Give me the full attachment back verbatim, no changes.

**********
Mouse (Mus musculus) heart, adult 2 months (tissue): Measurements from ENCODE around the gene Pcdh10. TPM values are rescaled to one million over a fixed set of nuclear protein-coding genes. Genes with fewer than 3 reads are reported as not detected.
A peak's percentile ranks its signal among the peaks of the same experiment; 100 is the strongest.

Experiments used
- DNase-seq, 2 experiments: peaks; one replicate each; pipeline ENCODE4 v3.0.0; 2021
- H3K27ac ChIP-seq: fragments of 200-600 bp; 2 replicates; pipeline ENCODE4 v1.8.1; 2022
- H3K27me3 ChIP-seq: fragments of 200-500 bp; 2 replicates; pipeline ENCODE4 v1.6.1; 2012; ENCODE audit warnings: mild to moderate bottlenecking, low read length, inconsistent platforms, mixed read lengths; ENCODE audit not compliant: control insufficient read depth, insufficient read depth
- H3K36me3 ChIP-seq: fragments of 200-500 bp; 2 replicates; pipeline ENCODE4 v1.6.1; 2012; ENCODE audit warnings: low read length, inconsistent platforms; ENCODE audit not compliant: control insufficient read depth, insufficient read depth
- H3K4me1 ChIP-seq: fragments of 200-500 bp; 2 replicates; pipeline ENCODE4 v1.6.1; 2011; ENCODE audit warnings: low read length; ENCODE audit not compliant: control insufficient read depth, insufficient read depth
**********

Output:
Mouse (Mus musculus) heart, adult 2 months (tissue): Measurements from ENCODE around the gene Pcdh10. TPM values are rescaled to one million over a fixed set of nuclear protein-coding genes. Genes with fewer than 3 reads are reported as not detected.
A peak's percentile ranks its signal among the peaks of the same experiment; 100 is the strongest.

Experiments used
- DNase-seq, 2 experiments: peaks; one replicate each; pipeline ENCODE4 v3.0.0; 2021
- H3K27ac ChIP-seq: fragments of 200-600 bp; 2 replicates; pipeline ENCODE4 v1.8.1; 2022
- H3K27me3 ChIP-seq: fragments of 200-500 bp; 2 replicates; pipeline ENCODE4 v1.6.1; 2012; ENCODE audit warnings: mild to moderate bottlenecking, low read length, inconsistent platforms, mixed read lengths; ENCODE audit not compliant: control insufficient read depth, insufficient read depth
- H3K36me3 ChIP-seq: fragments of 200-500 bp; 2 replicates; pipeline ENCODE4 v1.6.1; 2012; ENCODE audit warnings: low read length, inconsistent platforms; ENCODE audit not compliant: control insufficient read depth, insufficient read depth
- H3K4me1 ChIP-seq: fragments of 200-500 bp; 2 replicates; pipeline ENCODE4 v1.6.1; 2011; ENCODE audit warnings: low read length; ENCODE audit not compliant: control insufficient read depth, insufficient read depth